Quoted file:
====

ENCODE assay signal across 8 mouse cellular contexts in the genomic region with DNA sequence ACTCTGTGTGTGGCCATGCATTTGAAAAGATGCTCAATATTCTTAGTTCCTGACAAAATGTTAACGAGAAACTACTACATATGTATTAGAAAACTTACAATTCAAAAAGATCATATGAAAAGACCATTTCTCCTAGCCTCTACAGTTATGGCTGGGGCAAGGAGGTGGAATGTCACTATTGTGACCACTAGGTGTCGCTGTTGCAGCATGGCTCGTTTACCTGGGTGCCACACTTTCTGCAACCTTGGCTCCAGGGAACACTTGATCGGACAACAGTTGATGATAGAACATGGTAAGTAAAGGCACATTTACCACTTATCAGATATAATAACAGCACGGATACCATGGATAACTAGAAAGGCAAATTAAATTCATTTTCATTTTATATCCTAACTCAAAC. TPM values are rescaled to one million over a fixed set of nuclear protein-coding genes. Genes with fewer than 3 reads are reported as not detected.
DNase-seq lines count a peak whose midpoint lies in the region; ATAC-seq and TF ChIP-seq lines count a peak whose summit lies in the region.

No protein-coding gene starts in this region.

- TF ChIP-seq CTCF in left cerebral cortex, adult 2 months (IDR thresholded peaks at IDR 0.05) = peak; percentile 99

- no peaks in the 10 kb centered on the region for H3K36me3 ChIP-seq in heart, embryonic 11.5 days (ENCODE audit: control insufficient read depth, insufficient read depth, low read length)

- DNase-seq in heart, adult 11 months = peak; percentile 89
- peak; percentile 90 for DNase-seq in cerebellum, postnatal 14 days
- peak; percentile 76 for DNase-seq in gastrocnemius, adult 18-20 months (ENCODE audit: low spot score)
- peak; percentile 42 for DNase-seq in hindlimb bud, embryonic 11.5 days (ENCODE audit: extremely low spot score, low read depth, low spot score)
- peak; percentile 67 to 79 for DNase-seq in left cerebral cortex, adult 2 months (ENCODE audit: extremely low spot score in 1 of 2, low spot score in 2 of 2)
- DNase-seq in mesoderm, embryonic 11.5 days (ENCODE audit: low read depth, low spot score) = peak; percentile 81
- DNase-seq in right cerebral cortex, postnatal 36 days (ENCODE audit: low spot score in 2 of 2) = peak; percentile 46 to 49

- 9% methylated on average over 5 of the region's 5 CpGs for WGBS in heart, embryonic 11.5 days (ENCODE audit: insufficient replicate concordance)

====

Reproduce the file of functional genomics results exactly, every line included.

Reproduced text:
ENCODE assay signal across 8 mouse cellular contexts in the genomic region with DNA sequence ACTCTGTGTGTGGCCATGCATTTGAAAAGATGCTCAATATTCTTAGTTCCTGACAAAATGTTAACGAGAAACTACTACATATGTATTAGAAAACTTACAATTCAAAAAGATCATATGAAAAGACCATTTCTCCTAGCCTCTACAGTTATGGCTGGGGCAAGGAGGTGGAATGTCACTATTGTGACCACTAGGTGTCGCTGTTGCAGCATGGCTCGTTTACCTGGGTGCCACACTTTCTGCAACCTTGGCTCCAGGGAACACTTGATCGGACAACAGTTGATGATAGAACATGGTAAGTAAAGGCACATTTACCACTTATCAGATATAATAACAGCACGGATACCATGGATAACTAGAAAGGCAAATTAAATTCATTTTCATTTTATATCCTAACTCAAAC. TPM values are rescaled to one million over a fixed set of nuclear protein-coding genes. Genes with fewer than 3 reads are reported as not detected.
DNase-seq lines count a peak whose midpoint lies in the region; ATAC-seq and TF ChIP-seq lines count a peak whose summit lies in the region.

No protein-coding gene starts in this region.

- TF ChIP-seq CTCF in left cerebral cortex, adult 2 months (IDR thresholded peaks at IDR 0.05) = peak; percentile 99

- no peaks in the 10 kb centered on the region for H3K36me3 ChIP-seq in heart, embryonic 11.5 days (ENCODE audit: control insufficient read depth, insufficient read depth, low read length)

- DNase-seq in heart, adult 11 months = peak; percentile 89
- peak; percentile 90 for DNase-seq in cerebellum, postnatal 14 days
- peak; percentile 76 for DNase-seq in gastrocnemius, adult 18-20 months (ENCODE audit: low spot score)
- peak; percentile 42 for DNase-seq in hindlimb bud, embryonic 11.5 days (ENCODE audit: extremely low spot score, low read depth, low spot score)
- peak; percentile 67 to 79 for DNase-seq in left cerebral cortex, adult 2 months (ENCODE audit: extremely low spot score in 1 of 2, low spot score in 2 of 2)
- DNase-seq in mesoderm, embryonic 11.5 days (ENCODE audit: low read depth, low spot score) = peak; percentile 81
- DNase-seq in right cerebral cortex, postnatal 36 days (ENCODE audit: low spot score in 2 of 2) = peak; percentile 46 to 49

- 9% methylated on average over 5 of the region's 5 CpGs for WGBS in heart, embryonic 11.5 days (ENCODE audit: insufficient replicate concordance)